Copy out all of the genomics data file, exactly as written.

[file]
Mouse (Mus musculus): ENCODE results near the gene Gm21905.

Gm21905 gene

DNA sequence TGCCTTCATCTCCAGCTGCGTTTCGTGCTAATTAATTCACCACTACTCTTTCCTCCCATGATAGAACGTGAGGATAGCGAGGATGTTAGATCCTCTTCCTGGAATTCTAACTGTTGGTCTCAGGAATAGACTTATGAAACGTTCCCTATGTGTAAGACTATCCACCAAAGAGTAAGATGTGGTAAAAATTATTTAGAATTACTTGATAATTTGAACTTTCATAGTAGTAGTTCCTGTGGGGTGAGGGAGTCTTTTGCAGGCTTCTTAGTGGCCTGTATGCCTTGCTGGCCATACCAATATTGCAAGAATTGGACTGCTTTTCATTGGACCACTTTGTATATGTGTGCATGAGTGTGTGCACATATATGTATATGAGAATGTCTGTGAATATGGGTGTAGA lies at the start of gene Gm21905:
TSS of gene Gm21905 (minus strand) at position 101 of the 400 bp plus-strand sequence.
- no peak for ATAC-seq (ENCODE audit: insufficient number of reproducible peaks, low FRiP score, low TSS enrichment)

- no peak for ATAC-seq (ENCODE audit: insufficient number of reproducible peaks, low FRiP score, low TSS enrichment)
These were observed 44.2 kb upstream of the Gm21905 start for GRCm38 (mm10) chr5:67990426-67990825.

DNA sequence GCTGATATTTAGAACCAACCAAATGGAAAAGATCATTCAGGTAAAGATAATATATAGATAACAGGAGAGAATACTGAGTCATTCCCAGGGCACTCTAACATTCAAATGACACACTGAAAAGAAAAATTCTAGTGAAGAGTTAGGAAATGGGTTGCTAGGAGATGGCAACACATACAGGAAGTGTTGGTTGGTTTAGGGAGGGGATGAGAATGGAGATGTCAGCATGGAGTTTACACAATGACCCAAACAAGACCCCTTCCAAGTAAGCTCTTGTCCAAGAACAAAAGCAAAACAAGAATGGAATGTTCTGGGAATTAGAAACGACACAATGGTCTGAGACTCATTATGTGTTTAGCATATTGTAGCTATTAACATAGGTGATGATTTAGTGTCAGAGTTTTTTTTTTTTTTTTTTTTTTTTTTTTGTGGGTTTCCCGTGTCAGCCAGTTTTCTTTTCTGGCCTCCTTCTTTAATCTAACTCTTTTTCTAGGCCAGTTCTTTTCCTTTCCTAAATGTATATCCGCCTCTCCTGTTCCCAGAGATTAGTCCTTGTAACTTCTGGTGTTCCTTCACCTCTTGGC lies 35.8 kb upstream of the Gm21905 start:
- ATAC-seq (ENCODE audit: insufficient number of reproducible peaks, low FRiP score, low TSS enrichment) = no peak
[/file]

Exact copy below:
Mouse (Mus musculus): ENCODE results near the gene Gm21905.

Gm21905 gene

DNA sequence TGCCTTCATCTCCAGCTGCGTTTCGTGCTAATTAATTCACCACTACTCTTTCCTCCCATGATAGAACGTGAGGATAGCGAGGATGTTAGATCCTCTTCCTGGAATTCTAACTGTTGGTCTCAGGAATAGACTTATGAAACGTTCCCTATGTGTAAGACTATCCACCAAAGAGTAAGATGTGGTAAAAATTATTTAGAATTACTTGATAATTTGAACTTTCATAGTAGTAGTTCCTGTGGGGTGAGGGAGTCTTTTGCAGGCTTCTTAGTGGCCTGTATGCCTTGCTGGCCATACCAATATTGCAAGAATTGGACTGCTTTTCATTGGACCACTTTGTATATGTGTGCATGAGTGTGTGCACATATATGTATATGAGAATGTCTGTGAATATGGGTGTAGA lies at the start of gene Gm21905:
TSS of gene Gm21905 (minus strand) at position 101 of the 400 bp plus-strand sequence.
- no peak for ATAC-seq (ENCODE audit: insufficient number of reproducible peaks, low FRiP score, low TSS enrichment)

- no peak for ATAC-seq (ENCODE audit: insufficient number of reproducible peaks, low FRiP score, low TSS enrichment)
These were observed 44.2 kb upstream of the Gm21905 start for GRCm38 (mm10) chr5:67990426-67990825.

DNA sequence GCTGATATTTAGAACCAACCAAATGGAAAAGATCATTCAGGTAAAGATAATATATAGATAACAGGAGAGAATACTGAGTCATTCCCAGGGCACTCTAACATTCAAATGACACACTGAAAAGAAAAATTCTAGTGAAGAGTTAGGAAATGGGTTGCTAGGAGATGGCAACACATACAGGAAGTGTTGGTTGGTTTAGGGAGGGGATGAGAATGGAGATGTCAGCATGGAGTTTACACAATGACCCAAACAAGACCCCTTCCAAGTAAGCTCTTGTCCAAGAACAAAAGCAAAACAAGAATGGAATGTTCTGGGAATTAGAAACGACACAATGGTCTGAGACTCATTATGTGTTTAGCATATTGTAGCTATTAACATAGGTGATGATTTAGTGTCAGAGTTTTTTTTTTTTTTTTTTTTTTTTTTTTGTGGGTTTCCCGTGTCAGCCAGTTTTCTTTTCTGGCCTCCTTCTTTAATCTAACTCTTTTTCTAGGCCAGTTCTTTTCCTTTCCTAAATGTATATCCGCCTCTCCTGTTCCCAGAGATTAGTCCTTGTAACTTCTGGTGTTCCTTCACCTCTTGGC lies 35.8 kb upstream of the Gm21905 start:
- ATAC-seq (ENCODE audit: insufficient number of reproducible peaks, low FRiP score, low TSS enrichment) = no peak